Burns, broken bones, concussions… sounds like an injury list from an extreme sport, doesn’t it?
Surprise! Those injuries, and more, are the result of ice fishing.
Turns out that sitting in a shanty, fishing through a hole in the ice, is an extreme sport.
A team of surgeons from Mayo Clinic studied data from E.R. visits between 2009 and 2014 to reach the conclusion.
“Falling through the ice is the most feared risk of ice fishing,” says lead author Cornelius Thiels, D.O., a surgical resident at Mayo Clinic. “However, it turns out that burns are just as common, but rarely discussed. Ice fishing huts often contain rudimentary heating systems, and we have seen injuries from fires and carbon monoxide inhalation. We hope this research will bring awareness to the safety issues that surround this pastime and help prevent similar incidents.”
Injuries reported included broken bones and sprains, cuts and punctures, and some major trauma. That category of injury includes concussions, internal injuries, and loss of an appendage.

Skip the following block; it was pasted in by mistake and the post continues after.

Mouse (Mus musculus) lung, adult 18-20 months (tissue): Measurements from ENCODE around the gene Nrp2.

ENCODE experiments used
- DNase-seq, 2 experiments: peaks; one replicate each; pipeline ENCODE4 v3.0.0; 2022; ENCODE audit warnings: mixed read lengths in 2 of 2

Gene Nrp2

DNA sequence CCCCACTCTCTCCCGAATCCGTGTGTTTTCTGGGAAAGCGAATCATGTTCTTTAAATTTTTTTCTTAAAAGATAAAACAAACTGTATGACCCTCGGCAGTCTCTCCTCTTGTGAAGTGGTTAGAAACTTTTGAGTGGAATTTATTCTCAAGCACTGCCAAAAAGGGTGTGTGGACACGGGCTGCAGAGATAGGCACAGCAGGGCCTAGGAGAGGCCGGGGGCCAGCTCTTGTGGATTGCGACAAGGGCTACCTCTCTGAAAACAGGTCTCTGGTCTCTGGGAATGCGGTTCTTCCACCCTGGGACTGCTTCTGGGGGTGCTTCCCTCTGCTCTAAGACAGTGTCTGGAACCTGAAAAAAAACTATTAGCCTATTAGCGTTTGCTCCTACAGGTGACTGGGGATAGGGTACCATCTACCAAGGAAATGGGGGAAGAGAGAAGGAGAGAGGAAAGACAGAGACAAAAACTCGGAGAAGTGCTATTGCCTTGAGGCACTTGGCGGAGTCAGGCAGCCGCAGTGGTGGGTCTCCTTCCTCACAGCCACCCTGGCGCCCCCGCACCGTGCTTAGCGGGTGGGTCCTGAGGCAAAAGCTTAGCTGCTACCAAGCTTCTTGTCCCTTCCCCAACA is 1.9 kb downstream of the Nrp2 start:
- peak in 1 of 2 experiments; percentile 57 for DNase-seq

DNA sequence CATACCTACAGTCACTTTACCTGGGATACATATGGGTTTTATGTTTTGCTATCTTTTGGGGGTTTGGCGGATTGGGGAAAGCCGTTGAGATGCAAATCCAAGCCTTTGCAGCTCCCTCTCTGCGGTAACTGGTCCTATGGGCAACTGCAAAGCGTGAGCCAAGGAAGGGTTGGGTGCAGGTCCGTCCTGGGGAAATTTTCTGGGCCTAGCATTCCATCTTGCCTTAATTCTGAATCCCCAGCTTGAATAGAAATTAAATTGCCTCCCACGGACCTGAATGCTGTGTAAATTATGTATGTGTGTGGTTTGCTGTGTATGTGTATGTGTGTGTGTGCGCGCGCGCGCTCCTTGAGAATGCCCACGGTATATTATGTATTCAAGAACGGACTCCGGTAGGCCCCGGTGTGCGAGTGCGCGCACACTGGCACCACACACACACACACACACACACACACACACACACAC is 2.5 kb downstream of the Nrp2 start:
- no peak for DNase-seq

Slips and falls and fish hooks make sense for most ice fishing injuries, but what about the burns? Most likely from shanty heating devices.
During the time period studied, 85 patients went to the E.R. because of ice fishing-related injuries.
The team gathered the data from the National Electronic Injury Surveillance System─All Injury Program. Besides the injuries, which are extreme sport level, the team compared ice fishing injuries to open water fishing injuries.
The group most likely to have more serious injuries? Ice fishermen. Those more likely to have torso or lower body injuries? Again, ice fishermen.
And those ice fishing were more likely to have reports of intoxication compared to open water anglers.